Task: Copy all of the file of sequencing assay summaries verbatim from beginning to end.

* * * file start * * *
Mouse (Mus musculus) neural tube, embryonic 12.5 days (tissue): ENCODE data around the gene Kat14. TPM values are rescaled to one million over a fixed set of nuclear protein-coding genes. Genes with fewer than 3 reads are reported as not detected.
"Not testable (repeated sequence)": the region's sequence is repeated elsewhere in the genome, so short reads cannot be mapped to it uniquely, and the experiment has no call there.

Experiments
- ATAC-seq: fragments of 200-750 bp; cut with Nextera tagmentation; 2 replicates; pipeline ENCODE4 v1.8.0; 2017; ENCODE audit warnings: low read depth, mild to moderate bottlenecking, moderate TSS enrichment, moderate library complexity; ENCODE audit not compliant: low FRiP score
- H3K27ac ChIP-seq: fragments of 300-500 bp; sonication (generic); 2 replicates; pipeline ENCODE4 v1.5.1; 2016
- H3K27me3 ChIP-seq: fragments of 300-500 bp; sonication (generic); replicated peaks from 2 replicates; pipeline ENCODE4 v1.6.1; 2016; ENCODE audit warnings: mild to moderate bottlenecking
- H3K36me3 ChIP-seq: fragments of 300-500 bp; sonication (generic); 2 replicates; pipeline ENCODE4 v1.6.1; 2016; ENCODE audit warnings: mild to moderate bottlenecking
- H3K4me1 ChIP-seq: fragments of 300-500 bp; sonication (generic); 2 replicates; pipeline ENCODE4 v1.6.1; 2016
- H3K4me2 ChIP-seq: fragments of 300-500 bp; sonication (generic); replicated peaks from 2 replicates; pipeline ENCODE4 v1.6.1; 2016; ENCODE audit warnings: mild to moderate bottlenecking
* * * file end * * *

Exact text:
Mouse (Mus musculus) neural tube, embryonic 12.5 days (tissue): ENCODE data around the gene Kat14. TPM values are rescaled to one million over a fixed set of nuclear protein-coding genes. Genes with fewer than 3 reads are reported as not detected.
"Not testable (repeated sequence)": the region's sequence is repeated elsewhere in the genome, so short reads cannot be mapped to it uniquely, and the experiment has no call there.

Experiments
- ATAC-seq: fragments of 200-750 bp; cut with Nextera tagmentation; 2 replicates; pipeline ENCODE4 v1.8.0; 2017; ENCODE audit warnings: low read depth, mild to moderate bottlenecking, moderate TSS enrichment, moderate library complexity; ENCODE audit not compliant: low FRiP score
- H3K27ac ChIP-seq: fragments of 300-500 bp; sonication (generic); 2 replicates; pipeline ENCODE4 v1.5.1; 2016
- H3K27me3 ChIP-seq: fragments of 300-500 bp; sonication (generic); replicated peaks from 2 replicates; pipeline ENCODE4 v1.6.1; 2016; ENCODE audit warnings: mild to moderate bottlenecking
- H3K36me3 ChIP-seq: fragments of 300-500 bp; sonication (generic); 2 replicates; pipeline ENCODE4 v1.6.1; 2016; ENCODE audit warnings: mild to moderate bottlenecking
- H3K4me1 ChIP-seq: fragments of 300-500 bp; sonication (generic); 2 replicates; pipeline ENCODE4 v1.6.1; 2016
- H3K4me2 ChIP-seq: fragments of 300-500 bp; sonication (generic); replicated peaks from 2 replicates; pipeline ENCODE4 v1.6.1; 2016; ENCODE audit warnings: mild to moderate bottlenecking